One artist who was cast in this film but didn't appear was Jimi Hendrix. Paul McCartney wanted him in the film, but Hendrix was already committed to play at the Monterey Pop Festival, his breakthrough performance. Ironically, McCartney was the person who suggested that Hendrix should get invited to play the festival.
"Mystery tours" were popular in England as low-budget weekend getaways, riding overnight in a bus to a surprise location. Most of "Magical Mystery Tour" was filmed in a rented coach, filled with friends and acquaintances, Beatles office staff, a camera crew, and a handful of experienced actors, rambling around the English countryside one holiday weekend. Everyone was encouraged to invent their own characters, and let whatever was going to happen do so, and the results would have to be magical. Unfortunately this proved not to be the case, with most of the passengers "acting" like anybody would while traveling, mostly humdrum scenery passing by, and no "magical" destination actually planned out. John Lennon and George Harrison weren't interested in playing parts, and spent most of the trip sleeping or avoiding the cameras, while the hand-lettered MAGICAL MYSTERY TOUR bus attracted curious onlookers, who began following them in droves. (Suggestions that the chaos mounting outside the bus be filmed, instead of the mundane dialogs going on inside, were not met warmly.) Lennon ultimately ordered the bus be stopped, then got out and personally tore the lettering off the sides, to end the spectacle. (He derided the whole program later as "The most expensive home movie ever made.")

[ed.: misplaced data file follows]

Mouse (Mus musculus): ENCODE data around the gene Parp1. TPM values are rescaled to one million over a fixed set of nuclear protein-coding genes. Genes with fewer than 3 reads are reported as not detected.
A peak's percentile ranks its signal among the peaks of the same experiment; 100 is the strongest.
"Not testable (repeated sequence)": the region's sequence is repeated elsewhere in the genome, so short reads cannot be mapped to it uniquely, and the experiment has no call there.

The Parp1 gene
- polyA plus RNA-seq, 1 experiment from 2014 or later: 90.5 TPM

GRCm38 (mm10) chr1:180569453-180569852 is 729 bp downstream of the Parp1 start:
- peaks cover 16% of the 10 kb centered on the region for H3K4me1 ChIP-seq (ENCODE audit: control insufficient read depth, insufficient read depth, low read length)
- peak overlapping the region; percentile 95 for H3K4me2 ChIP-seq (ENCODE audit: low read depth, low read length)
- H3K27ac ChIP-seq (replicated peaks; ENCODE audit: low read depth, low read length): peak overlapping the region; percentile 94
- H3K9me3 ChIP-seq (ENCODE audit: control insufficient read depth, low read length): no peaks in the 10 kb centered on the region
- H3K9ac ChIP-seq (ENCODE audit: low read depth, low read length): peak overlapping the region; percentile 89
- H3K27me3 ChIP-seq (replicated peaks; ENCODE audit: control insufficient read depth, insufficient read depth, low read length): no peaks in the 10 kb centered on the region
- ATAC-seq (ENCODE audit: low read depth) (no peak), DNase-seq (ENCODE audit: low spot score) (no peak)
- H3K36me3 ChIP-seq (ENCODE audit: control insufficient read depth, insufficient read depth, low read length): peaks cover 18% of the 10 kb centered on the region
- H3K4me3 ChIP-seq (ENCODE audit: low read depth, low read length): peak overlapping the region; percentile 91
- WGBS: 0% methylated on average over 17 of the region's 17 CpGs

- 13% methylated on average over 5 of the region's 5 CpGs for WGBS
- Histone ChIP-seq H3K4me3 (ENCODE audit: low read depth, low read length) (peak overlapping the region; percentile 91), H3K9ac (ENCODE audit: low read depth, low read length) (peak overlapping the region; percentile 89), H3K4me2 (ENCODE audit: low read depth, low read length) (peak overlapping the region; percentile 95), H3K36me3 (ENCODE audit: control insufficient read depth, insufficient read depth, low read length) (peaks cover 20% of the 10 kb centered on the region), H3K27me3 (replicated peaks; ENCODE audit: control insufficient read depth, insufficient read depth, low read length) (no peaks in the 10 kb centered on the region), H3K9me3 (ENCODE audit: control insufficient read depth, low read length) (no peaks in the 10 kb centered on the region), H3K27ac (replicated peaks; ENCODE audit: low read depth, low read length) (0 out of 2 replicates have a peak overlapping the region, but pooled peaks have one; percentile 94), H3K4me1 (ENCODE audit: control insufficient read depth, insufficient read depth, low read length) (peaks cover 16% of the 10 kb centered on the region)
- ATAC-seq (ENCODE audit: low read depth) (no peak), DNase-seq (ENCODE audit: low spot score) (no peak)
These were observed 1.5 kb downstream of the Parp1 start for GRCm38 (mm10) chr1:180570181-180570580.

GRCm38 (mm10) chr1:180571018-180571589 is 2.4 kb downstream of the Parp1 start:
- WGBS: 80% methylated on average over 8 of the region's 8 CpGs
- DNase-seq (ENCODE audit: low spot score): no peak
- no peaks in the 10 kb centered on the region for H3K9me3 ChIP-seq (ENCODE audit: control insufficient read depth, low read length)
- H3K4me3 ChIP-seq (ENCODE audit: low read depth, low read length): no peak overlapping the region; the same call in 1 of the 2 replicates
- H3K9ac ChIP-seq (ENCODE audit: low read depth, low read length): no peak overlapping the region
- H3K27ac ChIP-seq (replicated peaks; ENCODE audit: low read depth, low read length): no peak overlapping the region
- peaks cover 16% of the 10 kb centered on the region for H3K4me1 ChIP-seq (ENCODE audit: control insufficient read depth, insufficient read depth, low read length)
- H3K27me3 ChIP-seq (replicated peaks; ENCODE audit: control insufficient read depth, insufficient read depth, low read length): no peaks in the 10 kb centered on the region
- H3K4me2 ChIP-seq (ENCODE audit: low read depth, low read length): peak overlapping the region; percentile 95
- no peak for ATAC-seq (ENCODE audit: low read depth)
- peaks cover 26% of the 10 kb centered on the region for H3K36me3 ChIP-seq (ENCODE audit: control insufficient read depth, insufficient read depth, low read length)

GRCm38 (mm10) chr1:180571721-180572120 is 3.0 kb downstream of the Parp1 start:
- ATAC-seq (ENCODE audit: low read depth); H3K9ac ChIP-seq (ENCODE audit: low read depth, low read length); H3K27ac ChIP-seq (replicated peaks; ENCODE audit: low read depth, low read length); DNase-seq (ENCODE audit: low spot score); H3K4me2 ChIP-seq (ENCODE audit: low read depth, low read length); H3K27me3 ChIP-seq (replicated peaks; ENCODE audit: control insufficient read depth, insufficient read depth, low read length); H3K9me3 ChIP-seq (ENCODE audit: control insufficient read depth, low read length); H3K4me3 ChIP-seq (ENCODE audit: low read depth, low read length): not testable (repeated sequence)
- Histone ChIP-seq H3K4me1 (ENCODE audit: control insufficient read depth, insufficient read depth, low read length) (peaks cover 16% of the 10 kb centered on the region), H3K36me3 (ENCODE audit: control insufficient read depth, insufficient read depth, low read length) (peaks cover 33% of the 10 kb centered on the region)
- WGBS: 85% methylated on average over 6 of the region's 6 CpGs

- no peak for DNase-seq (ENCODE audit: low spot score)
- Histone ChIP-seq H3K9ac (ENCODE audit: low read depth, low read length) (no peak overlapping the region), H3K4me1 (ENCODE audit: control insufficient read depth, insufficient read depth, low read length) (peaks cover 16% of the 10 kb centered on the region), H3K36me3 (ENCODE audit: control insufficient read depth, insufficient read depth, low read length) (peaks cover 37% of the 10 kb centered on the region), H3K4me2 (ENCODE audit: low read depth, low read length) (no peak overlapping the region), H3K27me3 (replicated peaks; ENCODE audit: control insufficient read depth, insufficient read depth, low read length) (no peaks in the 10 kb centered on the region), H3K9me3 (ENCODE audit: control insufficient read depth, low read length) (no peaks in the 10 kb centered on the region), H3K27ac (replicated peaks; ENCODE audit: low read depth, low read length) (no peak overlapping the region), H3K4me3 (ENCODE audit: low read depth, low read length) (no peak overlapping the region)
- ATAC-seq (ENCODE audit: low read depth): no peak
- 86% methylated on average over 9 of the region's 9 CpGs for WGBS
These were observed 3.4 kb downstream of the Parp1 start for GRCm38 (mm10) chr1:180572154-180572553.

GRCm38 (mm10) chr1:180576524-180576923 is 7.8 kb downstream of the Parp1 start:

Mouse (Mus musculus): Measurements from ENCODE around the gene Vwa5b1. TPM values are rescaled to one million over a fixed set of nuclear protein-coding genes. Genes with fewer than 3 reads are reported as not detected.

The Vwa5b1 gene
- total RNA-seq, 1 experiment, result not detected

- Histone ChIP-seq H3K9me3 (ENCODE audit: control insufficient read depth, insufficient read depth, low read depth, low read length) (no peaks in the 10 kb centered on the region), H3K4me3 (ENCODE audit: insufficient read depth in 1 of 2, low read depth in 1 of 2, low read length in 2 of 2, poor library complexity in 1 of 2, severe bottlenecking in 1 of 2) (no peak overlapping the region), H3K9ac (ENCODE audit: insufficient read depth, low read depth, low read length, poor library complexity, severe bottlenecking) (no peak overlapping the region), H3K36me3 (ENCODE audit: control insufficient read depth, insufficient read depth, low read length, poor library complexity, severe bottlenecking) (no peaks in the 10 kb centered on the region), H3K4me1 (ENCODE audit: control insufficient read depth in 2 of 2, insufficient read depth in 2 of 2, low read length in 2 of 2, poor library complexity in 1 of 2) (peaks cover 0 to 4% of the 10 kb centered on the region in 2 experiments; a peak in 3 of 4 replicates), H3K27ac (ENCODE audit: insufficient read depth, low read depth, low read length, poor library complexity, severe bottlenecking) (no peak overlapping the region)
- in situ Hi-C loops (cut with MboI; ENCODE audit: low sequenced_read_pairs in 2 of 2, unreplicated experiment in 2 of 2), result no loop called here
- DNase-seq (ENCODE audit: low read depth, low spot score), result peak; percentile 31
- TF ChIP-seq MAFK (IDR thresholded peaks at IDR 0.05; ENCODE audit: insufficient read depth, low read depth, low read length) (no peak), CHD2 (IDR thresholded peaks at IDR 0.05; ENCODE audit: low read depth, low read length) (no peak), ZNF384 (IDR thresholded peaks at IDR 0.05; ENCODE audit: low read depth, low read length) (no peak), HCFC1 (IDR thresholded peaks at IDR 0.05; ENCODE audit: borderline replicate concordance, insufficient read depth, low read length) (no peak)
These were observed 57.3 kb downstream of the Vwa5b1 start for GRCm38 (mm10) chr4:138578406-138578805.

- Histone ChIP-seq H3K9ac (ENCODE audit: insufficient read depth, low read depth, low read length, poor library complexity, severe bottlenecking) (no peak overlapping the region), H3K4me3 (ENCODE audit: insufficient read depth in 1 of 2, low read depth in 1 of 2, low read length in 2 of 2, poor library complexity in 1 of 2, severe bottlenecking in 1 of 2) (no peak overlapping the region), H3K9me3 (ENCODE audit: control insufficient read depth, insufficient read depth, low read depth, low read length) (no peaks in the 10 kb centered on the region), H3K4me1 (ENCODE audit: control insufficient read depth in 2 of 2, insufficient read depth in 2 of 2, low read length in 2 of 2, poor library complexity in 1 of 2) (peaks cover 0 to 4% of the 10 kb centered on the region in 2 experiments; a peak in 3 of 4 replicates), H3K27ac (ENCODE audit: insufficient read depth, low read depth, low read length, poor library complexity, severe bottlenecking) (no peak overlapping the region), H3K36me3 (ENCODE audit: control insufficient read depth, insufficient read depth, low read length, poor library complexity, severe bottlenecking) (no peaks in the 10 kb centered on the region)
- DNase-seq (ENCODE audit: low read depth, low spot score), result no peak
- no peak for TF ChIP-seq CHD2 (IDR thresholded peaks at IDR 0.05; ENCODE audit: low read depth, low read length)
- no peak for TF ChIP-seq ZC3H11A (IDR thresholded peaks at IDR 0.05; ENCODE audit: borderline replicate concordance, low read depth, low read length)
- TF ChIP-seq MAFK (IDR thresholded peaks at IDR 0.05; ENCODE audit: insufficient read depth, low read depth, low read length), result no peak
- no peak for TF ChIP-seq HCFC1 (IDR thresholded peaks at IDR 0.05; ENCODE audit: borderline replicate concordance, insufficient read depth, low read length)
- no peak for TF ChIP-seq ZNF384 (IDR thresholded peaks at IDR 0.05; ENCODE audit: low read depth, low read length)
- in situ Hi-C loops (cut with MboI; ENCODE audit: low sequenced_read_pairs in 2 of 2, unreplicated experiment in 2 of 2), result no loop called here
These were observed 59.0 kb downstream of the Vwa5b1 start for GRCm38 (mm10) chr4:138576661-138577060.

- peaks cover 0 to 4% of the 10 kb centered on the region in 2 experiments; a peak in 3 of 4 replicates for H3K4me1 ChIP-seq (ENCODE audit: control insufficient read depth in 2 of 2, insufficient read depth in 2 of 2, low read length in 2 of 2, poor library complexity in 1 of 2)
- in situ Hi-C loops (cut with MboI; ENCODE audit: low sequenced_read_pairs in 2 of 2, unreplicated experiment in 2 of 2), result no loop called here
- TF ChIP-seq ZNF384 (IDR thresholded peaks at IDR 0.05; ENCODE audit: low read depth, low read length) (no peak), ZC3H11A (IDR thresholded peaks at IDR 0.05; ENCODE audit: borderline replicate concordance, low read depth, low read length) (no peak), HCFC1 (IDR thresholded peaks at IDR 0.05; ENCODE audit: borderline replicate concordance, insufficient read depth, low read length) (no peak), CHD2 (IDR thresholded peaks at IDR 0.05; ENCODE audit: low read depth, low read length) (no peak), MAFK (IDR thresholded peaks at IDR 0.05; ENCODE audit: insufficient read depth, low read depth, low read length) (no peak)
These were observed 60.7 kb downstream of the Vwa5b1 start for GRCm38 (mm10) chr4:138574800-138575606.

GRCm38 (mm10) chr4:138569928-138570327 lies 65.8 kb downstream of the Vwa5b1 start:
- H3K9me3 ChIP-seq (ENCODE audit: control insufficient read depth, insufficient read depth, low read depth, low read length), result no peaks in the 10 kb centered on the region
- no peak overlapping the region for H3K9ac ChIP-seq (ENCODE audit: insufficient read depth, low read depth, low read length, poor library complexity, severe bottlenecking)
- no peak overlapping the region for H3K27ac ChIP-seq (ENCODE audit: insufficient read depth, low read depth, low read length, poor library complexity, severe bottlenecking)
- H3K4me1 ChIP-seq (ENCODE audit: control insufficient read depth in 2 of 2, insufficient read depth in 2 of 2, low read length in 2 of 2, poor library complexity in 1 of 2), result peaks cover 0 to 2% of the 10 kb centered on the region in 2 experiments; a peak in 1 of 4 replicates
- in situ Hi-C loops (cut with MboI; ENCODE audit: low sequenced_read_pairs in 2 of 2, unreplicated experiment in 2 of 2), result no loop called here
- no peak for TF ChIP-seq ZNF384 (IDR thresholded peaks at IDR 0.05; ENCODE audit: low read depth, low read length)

After the premiere showing in December 1967, Ringo Starr apparently rang up the BBC complaining that the poor ratings were due to them showing "this colorful film" in B/W on BBC1. The BBC responded by transmitting again, this time in glorious color a few days later on BBC2. It still bombed.
"Magical Mystery Tour" was conceived as a way for The Beatles to do something fun and exciting in the wake of Brian Epstein's (The Beatles' manager) death. After his death, The Beatles realized that they were in financial trouble and had to do something with their acquired wealth or else the British government would levy taxes against them. So they started Apple Corps. and "Magical Mystery Tour" was the first project they made under the Apple company.
Although all four Beatles are credited with directing the entire film, Paul McCartney directed the bulk of the footage, John Lennon probably directed "I am the Walrus" and the segment with Ringo's Aunt eating a large pile of spaghetti and George Harrison probably directed "Blue Jay Way". However, these are mere speculations, and all of the Beatles submitted ideas to the film.
While the film bombed both times it appeared on British television, and was never broadcast by the US networks, it did become a modest success on the American midnight and college movie circuits in the 1970s. As in the case of reruns of their 1965 Shea Stadium NYC concert, this film has been shown sporadicly on US independent and public TV stations.
The soundtrack recordings were issued in England as a double EP with accompanying booklet. Capitol Records in the US added stereo (and mock-stereo) versions of recent Beatles singles, and issued an LP with an enlarged copy of the booklet. The LP actually sold better as an import in England than the EP, and a British version was issued Nine years later.